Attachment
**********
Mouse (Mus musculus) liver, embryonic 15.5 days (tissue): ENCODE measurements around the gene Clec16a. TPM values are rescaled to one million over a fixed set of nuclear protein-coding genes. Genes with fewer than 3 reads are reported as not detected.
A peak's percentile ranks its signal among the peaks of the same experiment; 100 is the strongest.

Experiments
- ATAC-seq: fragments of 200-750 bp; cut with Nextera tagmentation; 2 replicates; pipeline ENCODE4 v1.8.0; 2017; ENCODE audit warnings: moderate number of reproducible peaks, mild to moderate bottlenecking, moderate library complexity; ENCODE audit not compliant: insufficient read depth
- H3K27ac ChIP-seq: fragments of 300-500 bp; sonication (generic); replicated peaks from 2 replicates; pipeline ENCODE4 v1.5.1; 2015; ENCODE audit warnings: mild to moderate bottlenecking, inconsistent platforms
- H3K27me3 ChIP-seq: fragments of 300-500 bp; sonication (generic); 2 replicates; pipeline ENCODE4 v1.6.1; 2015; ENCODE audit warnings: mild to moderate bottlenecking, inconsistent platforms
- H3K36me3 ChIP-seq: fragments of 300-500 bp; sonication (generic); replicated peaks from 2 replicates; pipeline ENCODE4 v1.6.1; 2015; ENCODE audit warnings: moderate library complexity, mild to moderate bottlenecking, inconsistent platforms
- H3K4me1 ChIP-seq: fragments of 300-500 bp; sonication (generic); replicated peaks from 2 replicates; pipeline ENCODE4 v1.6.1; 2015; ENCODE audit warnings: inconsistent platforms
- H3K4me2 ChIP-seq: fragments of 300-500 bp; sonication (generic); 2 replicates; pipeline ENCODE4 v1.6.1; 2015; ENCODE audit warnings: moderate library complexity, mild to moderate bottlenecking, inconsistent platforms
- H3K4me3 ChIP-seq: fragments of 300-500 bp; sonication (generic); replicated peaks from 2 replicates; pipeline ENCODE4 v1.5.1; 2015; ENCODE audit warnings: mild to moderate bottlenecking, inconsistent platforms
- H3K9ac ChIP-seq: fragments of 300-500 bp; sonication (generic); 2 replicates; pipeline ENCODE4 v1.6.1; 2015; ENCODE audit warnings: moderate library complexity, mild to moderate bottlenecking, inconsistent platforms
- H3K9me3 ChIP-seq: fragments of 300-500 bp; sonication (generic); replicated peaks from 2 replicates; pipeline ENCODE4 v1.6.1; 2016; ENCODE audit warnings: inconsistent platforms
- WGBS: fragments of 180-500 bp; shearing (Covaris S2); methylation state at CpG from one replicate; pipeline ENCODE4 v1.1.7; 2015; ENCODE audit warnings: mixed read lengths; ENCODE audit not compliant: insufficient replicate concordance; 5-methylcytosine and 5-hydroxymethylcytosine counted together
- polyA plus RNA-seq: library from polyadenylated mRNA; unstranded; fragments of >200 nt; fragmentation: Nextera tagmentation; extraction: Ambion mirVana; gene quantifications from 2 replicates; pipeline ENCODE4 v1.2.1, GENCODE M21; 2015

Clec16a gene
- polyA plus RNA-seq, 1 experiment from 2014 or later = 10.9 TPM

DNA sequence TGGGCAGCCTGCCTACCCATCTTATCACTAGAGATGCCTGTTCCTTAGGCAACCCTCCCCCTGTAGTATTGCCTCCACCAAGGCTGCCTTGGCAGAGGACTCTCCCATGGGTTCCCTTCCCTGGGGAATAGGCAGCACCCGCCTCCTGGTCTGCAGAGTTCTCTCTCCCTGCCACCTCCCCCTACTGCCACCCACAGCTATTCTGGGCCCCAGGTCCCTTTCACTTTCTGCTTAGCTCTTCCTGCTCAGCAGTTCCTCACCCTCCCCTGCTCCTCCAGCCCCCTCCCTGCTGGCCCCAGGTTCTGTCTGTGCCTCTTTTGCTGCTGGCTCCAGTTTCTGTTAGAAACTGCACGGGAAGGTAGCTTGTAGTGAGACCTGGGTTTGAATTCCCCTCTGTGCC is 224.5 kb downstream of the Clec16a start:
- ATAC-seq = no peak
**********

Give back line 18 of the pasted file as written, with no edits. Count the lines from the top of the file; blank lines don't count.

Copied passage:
- ATAC-seq = no peak